WHILE UNCERTAINTY still hangs over the precise nature of EU assistance to Spain’s banks, the prospect of an overall bailout of the Spanish state is surely being brought closer by accelerating unrest among the country’s autonomous governments. Spain’s “State of Autonomies” was built four decades ago, as Spain transitioned from dictatorship to democracy. Today, 17 autonomous governments control 40 per cent of Spanish national expenditure. The problem is that many of them have not controlled it very well.
The property bubble that triggered Spain’s banking crisis has been blamed, with some justification, on incompetent management by the previous Socialist Party (PSOE) national government, decisively ousted by Mariano Rajoy’s conservative Partido Popular (PP) last November. However, autonomous regions long governed by the PP are also deeply implicated in property speculation and dubious banking practices. Brussels suspects that many regional governments are much more indebted than is currently acknowledged.
To counteract these suspicions, prime minister Rajoy has been attempting to force the autonomous governments to drastically reduce their budget deficits. He has met resistance from the PP’s own regional barons, who have objected that Rajoy is imposing much tougher deficit limits on their administrations than Brussels is imposing on Madrid. This has not stopped some of them requesting emergency financing from central government, raising fears of a bailout within a bailout.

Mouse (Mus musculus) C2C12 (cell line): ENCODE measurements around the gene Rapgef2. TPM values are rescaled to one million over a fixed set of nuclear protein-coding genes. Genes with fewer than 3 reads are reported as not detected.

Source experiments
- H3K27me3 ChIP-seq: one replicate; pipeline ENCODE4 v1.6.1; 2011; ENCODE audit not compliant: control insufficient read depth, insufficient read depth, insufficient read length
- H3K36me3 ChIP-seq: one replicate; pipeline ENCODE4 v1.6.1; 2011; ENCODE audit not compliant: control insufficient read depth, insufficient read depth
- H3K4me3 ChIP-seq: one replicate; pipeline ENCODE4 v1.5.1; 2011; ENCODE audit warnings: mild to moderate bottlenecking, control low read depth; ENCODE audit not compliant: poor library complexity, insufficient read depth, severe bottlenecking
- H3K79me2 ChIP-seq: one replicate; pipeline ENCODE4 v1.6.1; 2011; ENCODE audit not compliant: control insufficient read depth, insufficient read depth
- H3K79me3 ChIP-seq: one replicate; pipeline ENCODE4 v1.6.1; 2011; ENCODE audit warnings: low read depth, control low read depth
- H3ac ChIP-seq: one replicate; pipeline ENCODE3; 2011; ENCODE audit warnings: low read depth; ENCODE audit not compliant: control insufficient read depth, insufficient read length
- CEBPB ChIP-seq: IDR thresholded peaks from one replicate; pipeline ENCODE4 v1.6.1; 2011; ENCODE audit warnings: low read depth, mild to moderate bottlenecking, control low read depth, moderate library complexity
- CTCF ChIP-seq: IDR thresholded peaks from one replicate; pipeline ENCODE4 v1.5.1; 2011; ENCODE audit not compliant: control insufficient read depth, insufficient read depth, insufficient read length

Meanwhile, Catalonia, always one of Spain’s most prosperous regions, has hinted strongly that it needs a bailout. But its first minister, Arturo Mas, insists that this is only because Madrid has created an artificially large Catalan deficit by withholding funds long due to his administration. So while Catalonia asks for assistance with one hand, with the other it is demanding a new pact to give it fiscal independence from Madrid. This week, the Catalan government took the drastic step of announcing that it could not pay health workers their July salaries, because it had to prioritise paying off bank debts. Some see this as a cynical nationalist ploy to force Rajoy to engage with Catalan demands, others say the coffers really are empty. Either way, this regional turbulence will not help Madrid’s efforts to avoid further EU intervention, while Spain’s troubles will, as always, fuel pro-independence feeling in Catalonia and the Basque Country.